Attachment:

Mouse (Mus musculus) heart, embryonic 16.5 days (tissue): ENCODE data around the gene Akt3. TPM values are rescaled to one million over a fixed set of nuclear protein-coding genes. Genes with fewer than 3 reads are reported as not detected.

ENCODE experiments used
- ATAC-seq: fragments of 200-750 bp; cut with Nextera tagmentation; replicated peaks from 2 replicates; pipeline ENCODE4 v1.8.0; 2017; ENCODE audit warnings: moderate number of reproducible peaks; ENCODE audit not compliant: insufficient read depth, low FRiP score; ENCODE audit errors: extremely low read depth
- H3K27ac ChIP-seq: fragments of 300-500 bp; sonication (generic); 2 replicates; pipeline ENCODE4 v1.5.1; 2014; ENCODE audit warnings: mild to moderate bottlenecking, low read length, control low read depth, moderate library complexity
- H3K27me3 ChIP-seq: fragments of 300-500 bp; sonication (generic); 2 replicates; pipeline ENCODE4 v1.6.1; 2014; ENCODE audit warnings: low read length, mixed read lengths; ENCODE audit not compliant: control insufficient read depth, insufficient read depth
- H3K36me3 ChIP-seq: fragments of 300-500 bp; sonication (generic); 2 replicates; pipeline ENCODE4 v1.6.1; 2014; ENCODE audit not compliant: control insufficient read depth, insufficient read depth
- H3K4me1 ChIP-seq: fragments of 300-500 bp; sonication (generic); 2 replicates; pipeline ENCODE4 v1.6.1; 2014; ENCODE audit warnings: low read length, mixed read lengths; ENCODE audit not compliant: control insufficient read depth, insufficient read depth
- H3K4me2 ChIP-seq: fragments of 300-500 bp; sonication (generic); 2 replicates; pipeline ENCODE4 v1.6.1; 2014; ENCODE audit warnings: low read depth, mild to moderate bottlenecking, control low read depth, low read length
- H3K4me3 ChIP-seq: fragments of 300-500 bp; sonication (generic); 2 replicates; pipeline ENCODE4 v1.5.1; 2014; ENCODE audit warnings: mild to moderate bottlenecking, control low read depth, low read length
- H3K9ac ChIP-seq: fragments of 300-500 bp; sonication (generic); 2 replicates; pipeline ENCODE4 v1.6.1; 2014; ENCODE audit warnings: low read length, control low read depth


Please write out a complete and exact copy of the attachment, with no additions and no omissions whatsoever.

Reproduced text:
Mouse (Mus musculus) heart, embryonic 16.5 days (tissue): ENCODE data around the gene Akt3. TPM values are rescaled to one million over a fixed set of nuclear protein-coding genes. Genes with fewer than 3 reads are reported as not detected.

ENCODE experiments used
- ATAC-seq: fragments of 200-750 bp; cut with Nextera tagmentation; replicated peaks from 2 replicates; pipeline ENCODE4 v1.8.0; 2017; ENCODE audit warnings: moderate number of reproducible peaks; ENCODE audit not compliant: insufficient read depth, low FRiP score; ENCODE audit errors: extremely low read depth
- H3K27ac ChIP-seq: fragments of 300-500 bp; sonication (generic); 2 replicates; pipeline ENCODE4 v1.5.1; 2014; ENCODE audit warnings: mild to moderate bottlenecking, low read length, control low read depth, moderate library complexity
- H3K27me3 ChIP-seq: fragments of 300-500 bp; sonication (generic); 2 replicates; pipeline ENCODE4 v1.6.1; 2014; ENCODE audit warnings: low read length, mixed read lengths; ENCODE audit not compliant: control insufficient read depth, insufficient read depth
- H3K36me3 ChIP-seq: fragments of 300-500 bp; sonication (generic); 2 replicates; pipeline ENCODE4 v1.6.1; 2014; ENCODE audit not compliant: control insufficient read depth, insufficient read depth
- H3K4me1 ChIP-seq: fragments of 300-500 bp; sonication (generic); 2 replicates; pipeline ENCODE4 v1.6.1; 2014; ENCODE audit warnings: low read length, mixed read lengths; ENCODE audit not compliant: control insufficient read depth, insufficient read depth
- H3K4me2 ChIP-seq: fragments of 300-500 bp; sonication (generic); 2 replicates; pipeline ENCODE4 v1.6.1; 2014; ENCODE audit warnings: low read depth, mild to moderate bottlenecking, control low read depth, low read length
- H3K4me3 ChIP-seq: fragments of 300-500 bp; sonication (generic); 2 replicates; pipeline ENCODE4 v1.5.1; 2014; ENCODE audit warnings: mild to moderate bottlenecking, control low read depth, low read length
- H3K9ac ChIP-seq: fragments of 300-500 bp; sonication (generic); 2 replicates; pipeline ENCODE4 v1.6.1; 2014; ENCODE audit warnings: low read length, control low read depth